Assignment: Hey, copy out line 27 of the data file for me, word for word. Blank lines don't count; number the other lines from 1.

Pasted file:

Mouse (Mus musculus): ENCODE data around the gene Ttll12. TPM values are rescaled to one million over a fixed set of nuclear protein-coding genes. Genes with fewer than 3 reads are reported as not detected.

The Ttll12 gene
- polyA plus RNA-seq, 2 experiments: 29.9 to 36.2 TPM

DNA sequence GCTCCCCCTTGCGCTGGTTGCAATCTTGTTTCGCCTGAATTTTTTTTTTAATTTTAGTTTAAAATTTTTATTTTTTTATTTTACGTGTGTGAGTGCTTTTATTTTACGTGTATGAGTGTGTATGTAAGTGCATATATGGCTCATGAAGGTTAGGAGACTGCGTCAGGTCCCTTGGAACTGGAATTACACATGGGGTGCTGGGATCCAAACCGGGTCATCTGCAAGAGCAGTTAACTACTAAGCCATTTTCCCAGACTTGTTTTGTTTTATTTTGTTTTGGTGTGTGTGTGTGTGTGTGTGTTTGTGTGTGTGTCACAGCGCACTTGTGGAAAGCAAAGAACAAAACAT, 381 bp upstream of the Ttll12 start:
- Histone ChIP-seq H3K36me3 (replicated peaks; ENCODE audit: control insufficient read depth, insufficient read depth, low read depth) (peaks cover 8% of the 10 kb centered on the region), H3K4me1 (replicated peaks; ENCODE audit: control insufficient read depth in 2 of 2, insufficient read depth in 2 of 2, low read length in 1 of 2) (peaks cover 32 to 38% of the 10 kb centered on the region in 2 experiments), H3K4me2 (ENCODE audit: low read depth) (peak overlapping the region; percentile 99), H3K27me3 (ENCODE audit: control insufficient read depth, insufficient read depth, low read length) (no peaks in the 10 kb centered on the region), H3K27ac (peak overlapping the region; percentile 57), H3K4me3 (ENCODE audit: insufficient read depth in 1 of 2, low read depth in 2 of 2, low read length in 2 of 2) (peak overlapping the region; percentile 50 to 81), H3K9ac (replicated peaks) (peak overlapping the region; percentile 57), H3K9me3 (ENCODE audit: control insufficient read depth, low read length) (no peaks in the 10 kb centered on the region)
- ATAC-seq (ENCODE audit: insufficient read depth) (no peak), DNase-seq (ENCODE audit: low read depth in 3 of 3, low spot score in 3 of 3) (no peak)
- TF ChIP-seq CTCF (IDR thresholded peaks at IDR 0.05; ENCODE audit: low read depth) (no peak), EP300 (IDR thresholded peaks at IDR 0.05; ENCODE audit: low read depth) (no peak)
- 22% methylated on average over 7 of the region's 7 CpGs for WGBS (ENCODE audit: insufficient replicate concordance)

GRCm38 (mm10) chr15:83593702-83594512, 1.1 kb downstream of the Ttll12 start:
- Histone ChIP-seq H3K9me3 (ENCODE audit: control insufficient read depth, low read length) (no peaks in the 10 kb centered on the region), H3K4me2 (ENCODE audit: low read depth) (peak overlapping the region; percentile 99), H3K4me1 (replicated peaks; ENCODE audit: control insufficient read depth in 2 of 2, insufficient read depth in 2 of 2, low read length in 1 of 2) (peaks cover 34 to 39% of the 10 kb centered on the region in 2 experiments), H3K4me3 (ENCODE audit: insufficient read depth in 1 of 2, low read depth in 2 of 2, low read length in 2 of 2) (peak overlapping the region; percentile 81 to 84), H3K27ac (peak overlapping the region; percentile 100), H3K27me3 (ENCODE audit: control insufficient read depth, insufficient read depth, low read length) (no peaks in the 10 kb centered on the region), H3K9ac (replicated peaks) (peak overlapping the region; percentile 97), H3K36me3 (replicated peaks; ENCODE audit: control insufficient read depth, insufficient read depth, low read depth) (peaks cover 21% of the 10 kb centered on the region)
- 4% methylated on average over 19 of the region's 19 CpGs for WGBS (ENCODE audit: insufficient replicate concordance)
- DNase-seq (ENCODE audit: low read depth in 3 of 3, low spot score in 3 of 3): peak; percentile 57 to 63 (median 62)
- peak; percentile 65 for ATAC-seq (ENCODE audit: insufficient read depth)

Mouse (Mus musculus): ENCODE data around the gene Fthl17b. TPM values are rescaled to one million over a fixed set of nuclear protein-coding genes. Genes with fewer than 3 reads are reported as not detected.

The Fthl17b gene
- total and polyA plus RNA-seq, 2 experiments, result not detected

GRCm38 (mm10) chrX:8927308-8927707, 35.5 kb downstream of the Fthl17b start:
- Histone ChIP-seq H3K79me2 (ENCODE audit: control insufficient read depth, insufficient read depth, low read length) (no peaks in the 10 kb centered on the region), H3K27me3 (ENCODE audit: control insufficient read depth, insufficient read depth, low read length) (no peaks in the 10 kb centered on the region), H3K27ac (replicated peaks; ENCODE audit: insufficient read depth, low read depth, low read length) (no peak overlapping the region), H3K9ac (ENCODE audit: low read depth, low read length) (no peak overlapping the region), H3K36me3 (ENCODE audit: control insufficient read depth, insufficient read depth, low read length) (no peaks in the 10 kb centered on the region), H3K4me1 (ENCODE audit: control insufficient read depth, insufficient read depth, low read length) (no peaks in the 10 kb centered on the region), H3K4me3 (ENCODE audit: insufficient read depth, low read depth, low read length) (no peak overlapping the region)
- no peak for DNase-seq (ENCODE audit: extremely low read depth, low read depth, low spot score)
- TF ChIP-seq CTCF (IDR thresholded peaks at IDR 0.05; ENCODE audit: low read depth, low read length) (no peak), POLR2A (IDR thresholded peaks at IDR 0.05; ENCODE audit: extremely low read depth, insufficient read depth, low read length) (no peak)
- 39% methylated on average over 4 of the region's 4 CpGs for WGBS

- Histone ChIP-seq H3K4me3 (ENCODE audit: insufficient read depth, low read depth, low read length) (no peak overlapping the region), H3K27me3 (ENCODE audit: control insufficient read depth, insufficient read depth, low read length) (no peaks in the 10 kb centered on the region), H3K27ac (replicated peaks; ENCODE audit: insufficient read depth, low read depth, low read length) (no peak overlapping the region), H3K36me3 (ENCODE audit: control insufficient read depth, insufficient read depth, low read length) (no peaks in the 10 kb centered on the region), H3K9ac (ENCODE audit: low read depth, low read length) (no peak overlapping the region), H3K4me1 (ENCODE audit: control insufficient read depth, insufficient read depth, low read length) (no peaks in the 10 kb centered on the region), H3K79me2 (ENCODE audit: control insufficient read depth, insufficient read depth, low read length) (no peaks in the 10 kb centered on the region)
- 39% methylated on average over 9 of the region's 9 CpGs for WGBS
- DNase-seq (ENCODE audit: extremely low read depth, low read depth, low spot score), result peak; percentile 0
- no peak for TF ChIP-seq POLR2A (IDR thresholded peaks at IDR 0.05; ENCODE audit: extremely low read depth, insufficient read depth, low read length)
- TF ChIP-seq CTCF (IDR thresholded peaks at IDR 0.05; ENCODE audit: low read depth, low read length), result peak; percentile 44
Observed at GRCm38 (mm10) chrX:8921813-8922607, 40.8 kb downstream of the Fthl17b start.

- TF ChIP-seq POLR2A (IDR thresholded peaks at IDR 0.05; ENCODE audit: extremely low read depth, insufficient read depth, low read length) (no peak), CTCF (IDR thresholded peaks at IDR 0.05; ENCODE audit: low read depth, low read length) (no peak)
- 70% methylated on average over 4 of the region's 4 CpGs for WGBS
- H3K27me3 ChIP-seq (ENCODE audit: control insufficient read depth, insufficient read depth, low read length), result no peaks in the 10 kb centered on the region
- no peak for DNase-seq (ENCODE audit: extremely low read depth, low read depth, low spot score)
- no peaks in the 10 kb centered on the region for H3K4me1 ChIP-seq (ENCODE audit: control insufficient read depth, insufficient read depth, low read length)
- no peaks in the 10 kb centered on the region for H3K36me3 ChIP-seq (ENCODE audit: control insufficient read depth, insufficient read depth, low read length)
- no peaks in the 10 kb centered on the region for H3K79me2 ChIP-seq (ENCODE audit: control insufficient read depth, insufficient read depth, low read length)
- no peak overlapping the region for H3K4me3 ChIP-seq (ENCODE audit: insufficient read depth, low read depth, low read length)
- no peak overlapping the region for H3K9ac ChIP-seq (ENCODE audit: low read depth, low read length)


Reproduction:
Observed at GRCm38 (mm10) chrX:8921813-8922607, 40.8 kb downstream of the Fthl17b start.